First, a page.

ID-Theft

Are You Selling Your Personal Information for Nothing?

Do you have old hard drives you want to sell or get rid of? Chances are you’ll leave private information on them once you hand them over.

More than two-thirds of hard drives and solid state drives (a faster type of hard drive) that are re-sold on eCommerce sites eBay and Craigslist still have personal information left on them. According to a study by the Blancco Technology Group — a technology repair and security company — one-third of the drives showed that users tried to delete information by using the Recycle Bin or delete button, but personal data was still found.

You can’t trust anybody to properly wipe them for you, either. In the study, 200 used hard disk drives and solid state drives were purchased from eBay and Craigslist. Digital analysts recovered personal data from 78 percent of the drives.

“The study’s findings reiterate just how easy, common and dangerous it is when businesses buy back and/or resell used electronics without properly wiping all data from them,” Blancco says. “Failing to wipe drives clean before they are resold, repurposed or recycled can cause irreparable damage to customer loyalty, brand reputation and sales, both near-term and long-term.”

What exactly is “personal data?”

Among the findings, 67 percent of the drives had personally identifiable information still on them, including:

  • Photos (43 percent)
  • Photos with geolocation data attached (24 percent)
  • Social Security information (23 percent)
  • Financial data (21 percent)
  • Resumes (10 percent)

“These types of files contain all of the information needed for a hacker to go in, steal the information and then perpetrate identity theft and fraud,” says Paul Henry, a digital forensics expert who analyzed the data. “In a world where money rules, this could have devastating effects for individuals because it could not only rob them of their hard-earned money, but it could also hurt their chances to get approved for financing, mortgage loans and so much more.”

When “delete” doesn’t actually delete

According to the study, many users who tried to delete information off the drives had used the Recycle/Trash Bin or another type of delete button. Because of this, users are unaware of the difference between “erase” and “delete.”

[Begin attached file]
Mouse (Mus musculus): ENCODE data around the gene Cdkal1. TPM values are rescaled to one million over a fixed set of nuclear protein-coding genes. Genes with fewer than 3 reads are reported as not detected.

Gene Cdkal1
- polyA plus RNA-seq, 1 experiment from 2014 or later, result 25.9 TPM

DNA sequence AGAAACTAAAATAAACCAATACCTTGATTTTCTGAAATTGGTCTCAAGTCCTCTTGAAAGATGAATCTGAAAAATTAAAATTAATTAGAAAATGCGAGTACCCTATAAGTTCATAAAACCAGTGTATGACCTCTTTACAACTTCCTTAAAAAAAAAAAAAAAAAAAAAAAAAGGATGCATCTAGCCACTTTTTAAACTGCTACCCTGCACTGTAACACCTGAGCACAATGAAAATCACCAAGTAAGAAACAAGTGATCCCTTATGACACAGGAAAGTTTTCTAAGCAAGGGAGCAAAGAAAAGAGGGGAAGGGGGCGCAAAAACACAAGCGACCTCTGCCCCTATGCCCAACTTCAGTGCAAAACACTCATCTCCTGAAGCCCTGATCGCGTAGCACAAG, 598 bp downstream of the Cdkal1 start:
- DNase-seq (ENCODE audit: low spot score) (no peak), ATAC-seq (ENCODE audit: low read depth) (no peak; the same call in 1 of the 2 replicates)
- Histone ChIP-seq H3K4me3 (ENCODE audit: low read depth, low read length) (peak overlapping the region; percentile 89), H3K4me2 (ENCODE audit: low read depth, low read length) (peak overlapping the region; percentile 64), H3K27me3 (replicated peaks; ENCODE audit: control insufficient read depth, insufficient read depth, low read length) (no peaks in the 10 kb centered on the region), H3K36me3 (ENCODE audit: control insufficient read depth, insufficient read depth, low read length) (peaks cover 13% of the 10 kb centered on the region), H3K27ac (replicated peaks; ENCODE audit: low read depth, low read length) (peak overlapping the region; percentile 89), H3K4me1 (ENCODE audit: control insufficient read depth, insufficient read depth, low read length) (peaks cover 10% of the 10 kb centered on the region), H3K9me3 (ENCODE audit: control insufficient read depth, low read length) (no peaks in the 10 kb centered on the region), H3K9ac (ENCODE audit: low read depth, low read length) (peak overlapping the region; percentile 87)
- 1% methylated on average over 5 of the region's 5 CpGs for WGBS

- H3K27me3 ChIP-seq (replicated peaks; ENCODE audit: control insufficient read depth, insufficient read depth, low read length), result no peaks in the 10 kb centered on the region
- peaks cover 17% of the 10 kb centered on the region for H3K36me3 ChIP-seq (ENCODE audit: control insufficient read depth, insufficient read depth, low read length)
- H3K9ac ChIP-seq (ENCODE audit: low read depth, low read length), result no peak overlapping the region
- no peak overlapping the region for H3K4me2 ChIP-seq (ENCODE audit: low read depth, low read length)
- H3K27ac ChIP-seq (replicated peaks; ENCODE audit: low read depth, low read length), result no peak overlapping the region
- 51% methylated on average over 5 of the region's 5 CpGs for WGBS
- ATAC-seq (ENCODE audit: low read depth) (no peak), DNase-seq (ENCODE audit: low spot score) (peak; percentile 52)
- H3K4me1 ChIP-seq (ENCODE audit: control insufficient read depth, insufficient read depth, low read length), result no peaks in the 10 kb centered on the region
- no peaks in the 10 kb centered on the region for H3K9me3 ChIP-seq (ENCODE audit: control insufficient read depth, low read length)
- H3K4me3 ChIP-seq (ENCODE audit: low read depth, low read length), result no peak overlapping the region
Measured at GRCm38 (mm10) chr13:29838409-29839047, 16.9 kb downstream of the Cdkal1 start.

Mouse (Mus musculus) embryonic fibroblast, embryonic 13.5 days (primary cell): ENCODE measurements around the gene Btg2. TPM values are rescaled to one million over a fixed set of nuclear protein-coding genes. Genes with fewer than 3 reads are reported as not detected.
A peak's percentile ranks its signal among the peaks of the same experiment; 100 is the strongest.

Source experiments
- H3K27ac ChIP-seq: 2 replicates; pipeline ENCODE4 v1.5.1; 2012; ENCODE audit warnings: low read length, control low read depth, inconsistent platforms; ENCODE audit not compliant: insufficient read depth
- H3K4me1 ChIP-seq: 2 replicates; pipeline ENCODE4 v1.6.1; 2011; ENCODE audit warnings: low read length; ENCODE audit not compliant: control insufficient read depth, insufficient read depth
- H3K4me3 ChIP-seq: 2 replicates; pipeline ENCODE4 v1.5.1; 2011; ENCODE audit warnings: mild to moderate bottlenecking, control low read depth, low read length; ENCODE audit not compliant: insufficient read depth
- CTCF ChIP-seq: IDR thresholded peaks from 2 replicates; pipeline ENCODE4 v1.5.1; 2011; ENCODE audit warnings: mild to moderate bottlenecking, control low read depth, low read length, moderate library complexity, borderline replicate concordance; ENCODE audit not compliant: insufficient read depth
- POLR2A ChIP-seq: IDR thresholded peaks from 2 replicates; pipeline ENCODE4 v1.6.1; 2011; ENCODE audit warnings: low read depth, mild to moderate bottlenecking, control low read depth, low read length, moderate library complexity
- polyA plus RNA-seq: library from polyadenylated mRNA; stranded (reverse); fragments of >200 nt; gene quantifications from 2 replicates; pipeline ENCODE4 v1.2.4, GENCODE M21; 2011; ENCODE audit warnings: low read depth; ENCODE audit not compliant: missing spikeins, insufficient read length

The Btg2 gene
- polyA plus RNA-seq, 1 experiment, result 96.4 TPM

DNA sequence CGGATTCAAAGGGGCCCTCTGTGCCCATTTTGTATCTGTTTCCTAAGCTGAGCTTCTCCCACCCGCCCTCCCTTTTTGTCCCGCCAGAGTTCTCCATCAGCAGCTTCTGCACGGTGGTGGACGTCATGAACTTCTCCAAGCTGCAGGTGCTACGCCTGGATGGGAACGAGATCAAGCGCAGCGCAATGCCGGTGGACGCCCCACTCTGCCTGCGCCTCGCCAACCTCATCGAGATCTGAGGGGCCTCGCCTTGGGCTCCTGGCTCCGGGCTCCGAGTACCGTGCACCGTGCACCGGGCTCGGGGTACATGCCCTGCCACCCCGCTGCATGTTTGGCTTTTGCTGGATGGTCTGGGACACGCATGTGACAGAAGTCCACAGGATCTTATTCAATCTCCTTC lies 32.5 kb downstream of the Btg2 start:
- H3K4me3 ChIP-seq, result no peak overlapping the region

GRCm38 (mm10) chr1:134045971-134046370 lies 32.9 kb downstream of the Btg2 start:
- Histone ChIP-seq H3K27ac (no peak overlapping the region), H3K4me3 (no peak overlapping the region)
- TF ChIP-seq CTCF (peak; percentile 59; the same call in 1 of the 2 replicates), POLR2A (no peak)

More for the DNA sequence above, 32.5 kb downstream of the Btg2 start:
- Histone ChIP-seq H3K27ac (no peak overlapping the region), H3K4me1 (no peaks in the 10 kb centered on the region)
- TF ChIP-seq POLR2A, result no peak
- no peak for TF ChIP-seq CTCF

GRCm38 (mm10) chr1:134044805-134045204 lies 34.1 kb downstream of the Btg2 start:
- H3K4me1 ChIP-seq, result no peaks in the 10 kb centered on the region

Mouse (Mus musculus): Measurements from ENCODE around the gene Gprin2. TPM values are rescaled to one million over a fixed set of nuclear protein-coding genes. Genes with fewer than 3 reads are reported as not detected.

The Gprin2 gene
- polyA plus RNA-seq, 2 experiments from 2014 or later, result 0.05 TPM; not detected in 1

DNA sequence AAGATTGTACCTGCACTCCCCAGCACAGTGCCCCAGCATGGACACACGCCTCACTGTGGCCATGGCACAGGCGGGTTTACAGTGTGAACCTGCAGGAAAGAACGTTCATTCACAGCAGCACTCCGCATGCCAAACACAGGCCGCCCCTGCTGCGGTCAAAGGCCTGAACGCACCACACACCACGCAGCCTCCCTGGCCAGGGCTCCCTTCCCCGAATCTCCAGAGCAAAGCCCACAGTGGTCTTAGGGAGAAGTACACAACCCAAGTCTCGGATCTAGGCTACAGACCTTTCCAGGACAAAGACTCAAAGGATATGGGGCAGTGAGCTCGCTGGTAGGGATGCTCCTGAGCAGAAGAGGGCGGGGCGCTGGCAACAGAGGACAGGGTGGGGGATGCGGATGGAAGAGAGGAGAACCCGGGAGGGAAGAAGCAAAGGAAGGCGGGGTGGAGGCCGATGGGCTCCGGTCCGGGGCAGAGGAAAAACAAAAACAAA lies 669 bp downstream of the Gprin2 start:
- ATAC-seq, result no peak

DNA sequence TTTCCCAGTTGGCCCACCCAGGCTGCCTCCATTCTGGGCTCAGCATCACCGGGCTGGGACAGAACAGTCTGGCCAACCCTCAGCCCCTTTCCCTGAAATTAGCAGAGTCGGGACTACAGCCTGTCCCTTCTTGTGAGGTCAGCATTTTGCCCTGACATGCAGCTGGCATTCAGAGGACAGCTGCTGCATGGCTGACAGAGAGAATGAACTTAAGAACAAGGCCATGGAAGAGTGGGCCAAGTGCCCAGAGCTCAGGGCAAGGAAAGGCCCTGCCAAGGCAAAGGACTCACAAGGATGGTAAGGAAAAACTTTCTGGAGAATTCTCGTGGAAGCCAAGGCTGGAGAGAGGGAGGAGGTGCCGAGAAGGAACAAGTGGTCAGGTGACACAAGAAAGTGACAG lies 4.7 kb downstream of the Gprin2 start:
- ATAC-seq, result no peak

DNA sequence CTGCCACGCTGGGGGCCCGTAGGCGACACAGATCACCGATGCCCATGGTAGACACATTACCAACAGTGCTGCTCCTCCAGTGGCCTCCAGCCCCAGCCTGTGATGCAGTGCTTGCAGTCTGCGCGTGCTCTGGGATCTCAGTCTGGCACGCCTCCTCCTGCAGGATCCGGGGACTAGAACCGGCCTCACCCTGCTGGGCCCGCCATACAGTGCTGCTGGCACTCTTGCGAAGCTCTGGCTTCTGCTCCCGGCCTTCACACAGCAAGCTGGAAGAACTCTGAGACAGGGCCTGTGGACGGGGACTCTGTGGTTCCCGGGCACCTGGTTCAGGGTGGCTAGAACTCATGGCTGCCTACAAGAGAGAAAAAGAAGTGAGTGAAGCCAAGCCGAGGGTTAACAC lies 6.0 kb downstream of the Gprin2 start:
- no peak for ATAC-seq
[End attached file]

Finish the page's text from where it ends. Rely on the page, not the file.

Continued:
The study found only 10 percent of the drives had a secure data erasure method performed on them. Because so few users know about proper deletion methods — or all the locations where their files are stored — many people are leaving themselves vulnerable to identity theft. Businesses that dump old drives and devices are also making their current or former employees vulnerable to identity theft by not properly wiping drives.

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How to delete your personal information off devices

When you are getting rid of personal paper documents, it’s helpful to shred the paperwork in order to protect yourself against identity theft. But what if you’re getting rid of devices, not papers?

1. Back up files — Make a copy of all the information you want to keep and place it somewhere other than the device you’re tossing, usually another drive or on the cloud.

2. Choose the best remover — If you have personal information, especially financial data, you can use a certified refurbisher, like this one from Microsoft.

3. Do it yourself — There are some software options for thoroughly erasing the information yourself, including free options like Active@ KillDisk and Softpedia. If you’re wiping smartphones or gaming consoles, Microsoft suggests using a certified refurbisher.

4. Stop theft before it startsOur education center describes what exactly identity theft is, how to prevent it, and how to report it if it happens. Learn about the precautions you should be taking, and ways to minimize the impact — because it will eventually happen to you.

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